RESULTS ON EARNINGS LOSSES AND REPLACEMENT RATES
In this chapter and the three chapters that follow, we report the empirical results of our research. First, in this chapter, we report our estimates of earnings losses and replacement rates for workers injured at private, self-insured firms. We also compare earnings losses for self- insured employers to new estimates for the same injury years for insured employers.
In Chapter 5, we compare post-injury employment patterns at self-insured employers with those at insured employers to evaluate the claim that return-to-work is better at self-insured firms. In Chapter 6, we examine differences in losses, replacement rates, and uncompensated earnings losses by severity of injury. Finally, in Chapter 7, we empirically explore the explanation for differences between the self-insured and insured firms, focusing on the impact of firm size on proportional earnings losses and pre-injury earnings on replacement rates.
Figure 4-1 shows the average quarterly earnings of permanent disability claimants at private, self-insured firms in 1993 before and after injury, along with the average quarterly earnings of their comparison group. The earnings peak at Quarter 0, the quarter of injury, because all employees are observed working at the at-injury employer for at least part of that quarter.1 In any other quarter, some individuals (both injured workers and comparison workers) will have no EDD earnings reported and will be assumed to have zero earnings.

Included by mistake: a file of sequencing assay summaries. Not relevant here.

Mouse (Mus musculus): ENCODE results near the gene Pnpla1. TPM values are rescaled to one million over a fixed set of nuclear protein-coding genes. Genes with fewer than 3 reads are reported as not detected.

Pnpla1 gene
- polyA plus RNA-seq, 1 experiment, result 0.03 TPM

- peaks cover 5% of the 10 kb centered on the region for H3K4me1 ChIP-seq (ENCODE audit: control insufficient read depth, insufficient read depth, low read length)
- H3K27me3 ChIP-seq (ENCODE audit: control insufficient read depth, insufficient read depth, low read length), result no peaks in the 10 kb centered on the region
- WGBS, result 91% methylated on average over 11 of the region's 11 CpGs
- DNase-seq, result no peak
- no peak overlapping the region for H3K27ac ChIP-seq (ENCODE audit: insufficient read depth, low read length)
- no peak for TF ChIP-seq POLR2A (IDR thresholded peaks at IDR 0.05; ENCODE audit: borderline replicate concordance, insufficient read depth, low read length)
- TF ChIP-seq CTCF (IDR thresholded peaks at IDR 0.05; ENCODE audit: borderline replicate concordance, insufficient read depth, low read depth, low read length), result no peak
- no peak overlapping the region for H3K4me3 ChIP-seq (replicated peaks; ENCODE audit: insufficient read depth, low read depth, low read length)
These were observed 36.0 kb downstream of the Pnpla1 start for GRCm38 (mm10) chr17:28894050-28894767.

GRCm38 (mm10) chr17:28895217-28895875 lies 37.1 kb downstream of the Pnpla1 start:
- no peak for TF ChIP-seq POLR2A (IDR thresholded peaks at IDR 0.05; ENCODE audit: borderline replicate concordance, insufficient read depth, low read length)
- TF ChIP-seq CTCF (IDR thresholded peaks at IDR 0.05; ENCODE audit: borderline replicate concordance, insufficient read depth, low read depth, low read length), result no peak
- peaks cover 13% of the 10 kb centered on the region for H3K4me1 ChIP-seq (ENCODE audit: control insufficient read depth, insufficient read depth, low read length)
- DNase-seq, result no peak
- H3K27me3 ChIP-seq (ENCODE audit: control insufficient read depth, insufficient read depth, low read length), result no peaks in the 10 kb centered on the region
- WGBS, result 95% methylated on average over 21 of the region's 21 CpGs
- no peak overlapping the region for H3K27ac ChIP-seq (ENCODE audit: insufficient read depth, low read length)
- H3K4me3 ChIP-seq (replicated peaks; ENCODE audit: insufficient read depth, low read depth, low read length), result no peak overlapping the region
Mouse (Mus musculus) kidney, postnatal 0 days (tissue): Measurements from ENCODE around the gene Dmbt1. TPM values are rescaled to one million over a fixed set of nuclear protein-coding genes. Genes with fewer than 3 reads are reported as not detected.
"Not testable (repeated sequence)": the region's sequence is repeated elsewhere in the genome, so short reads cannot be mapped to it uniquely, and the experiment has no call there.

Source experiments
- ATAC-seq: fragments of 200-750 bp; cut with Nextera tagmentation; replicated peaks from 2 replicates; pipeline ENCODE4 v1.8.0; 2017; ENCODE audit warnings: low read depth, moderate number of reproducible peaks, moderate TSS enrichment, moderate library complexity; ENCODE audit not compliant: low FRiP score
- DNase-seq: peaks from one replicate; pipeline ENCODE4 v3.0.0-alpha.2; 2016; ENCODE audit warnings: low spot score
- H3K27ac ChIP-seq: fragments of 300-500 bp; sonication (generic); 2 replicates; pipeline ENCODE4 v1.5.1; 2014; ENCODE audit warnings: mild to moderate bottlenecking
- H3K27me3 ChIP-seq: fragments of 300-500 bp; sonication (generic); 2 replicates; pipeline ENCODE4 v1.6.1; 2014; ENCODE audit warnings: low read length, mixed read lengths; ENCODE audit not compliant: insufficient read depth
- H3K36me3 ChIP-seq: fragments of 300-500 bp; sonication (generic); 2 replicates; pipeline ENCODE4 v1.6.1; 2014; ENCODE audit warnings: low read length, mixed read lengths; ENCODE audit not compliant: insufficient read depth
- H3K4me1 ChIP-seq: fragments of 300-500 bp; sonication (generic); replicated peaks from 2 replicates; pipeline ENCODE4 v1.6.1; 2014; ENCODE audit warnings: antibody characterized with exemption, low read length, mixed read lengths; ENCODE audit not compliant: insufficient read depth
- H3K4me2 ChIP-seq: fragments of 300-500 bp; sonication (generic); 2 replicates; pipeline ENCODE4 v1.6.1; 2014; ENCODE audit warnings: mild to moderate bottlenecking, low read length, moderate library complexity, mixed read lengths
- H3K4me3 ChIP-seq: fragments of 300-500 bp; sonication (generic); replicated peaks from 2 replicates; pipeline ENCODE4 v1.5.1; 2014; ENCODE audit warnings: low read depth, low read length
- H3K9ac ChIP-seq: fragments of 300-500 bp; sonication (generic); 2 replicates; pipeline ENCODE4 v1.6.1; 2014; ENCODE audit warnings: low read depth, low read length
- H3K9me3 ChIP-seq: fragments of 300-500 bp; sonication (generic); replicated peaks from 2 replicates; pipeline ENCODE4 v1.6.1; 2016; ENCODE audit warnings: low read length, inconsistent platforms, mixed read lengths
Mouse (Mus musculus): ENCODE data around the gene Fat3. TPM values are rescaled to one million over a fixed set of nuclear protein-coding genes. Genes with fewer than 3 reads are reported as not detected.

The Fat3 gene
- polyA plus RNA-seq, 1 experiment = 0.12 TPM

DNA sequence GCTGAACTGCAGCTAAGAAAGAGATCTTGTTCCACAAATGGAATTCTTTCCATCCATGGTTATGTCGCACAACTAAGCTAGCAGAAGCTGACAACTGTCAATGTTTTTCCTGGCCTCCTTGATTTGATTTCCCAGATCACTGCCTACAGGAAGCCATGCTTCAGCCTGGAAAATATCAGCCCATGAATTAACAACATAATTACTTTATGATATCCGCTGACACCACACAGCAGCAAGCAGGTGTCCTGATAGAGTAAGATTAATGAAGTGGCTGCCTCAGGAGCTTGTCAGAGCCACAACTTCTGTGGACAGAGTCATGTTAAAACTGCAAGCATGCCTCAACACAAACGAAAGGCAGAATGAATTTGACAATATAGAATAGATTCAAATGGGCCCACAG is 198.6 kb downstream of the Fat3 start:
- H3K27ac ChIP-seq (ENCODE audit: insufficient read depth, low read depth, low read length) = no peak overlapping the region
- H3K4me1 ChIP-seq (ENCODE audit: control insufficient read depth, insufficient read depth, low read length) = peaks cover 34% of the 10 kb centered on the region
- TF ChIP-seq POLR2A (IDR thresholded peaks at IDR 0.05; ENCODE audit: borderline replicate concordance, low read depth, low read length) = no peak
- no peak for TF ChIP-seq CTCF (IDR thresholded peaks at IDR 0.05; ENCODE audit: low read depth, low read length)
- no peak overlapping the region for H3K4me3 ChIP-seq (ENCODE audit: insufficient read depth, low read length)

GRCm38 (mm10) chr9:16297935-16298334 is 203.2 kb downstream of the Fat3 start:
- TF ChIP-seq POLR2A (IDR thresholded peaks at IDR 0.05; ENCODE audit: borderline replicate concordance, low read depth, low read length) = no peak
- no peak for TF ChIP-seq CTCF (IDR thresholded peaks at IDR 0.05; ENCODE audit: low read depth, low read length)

Examination of the 12 quarters prior to injury provides a check on the quality of the controls in terms of providing an accurate comparison. The injured workers and comparison workers are matched on the basis of average quarterly earnings over the four quarters prior to injury. The average earnings difference for the first to fourth quarters prior to the match period is $68, and for the fifth to eighth quarters prior to the match period, the difference is $32. This slight difference among the quarters before the match period suggests that the comparison workers are high-quality controls for the injured workers.
In the first quarter after injury, average earnings of injured workers drop 21 percent relative to their comparison workers. Little evidence of recovery in earnings is observed over the____________________